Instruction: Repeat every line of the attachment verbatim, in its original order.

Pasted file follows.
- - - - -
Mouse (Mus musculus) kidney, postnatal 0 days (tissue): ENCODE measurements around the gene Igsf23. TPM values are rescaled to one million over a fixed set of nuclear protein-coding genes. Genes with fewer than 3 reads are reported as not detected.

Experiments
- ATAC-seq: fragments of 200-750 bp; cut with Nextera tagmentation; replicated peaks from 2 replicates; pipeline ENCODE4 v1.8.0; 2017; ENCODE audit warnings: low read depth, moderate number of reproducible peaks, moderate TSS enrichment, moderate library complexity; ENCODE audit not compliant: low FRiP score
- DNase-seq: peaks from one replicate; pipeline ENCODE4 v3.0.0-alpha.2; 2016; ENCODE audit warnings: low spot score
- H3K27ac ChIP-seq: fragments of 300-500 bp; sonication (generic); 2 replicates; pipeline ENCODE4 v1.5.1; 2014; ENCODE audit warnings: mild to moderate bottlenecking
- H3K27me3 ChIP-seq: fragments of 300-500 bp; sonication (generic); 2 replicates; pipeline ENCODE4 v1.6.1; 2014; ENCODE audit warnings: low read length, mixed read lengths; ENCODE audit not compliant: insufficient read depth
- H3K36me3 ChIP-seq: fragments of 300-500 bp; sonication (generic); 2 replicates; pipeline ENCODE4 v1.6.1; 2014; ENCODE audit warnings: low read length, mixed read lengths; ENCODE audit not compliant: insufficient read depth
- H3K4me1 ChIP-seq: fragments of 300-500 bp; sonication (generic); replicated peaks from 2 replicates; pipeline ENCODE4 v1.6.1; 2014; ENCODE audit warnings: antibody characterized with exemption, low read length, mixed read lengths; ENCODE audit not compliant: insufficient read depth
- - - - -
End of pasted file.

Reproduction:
Mouse (Mus musculus) kidney, postnatal 0 days (tissue): ENCODE measurements around the gene Igsf23. TPM values are rescaled to one million over a fixed set of nuclear protein-coding genes. Genes with fewer than 3 reads are reported as not detected.

Experiments
- ATAC-seq: fragments of 200-750 bp; cut with Nextera tagmentation; replicated peaks from 2 replicates; pipeline ENCODE4 v1.8.0; 2017; ENCODE audit warnings: low read depth, moderate number of reproducible peaks, moderate TSS enrichment, moderate library complexity; ENCODE audit not compliant: low FRiP score
- DNase-seq: peaks from one replicate; pipeline ENCODE4 v3.0.0-alpha.2; 2016; ENCODE audit warnings: low spot score
- H3K27ac ChIP-seq: fragments of 300-500 bp; sonication (generic); 2 replicates; pipeline ENCODE4 v1.5.1; 2014; ENCODE audit warnings: mild to moderate bottlenecking
- H3K27me3 ChIP-seq: fragments of 300-500 bp; sonication (generic); 2 replicates; pipeline ENCODE4 v1.6.1; 2014; ENCODE audit warnings: low read length, mixed read lengths; ENCODE audit not compliant: insufficient read depth
- H3K36me3 ChIP-seq: fragments of 300-500 bp; sonication (generic); 2 replicates; pipeline ENCODE4 v1.6.1; 2014; ENCODE audit warnings: low read length, mixed read lengths; ENCODE audit not compliant: insufficient read depth
- H3K4me1 ChIP-seq: fragments of 300-500 bp; sonication (generic); replicated peaks from 2 replicates; pipeline ENCODE4 v1.6.1; 2014; ENCODE audit warnings: antibody characterized with exemption, low read length, mixed read lengths; ENCODE audit not compliant: insufficient read depth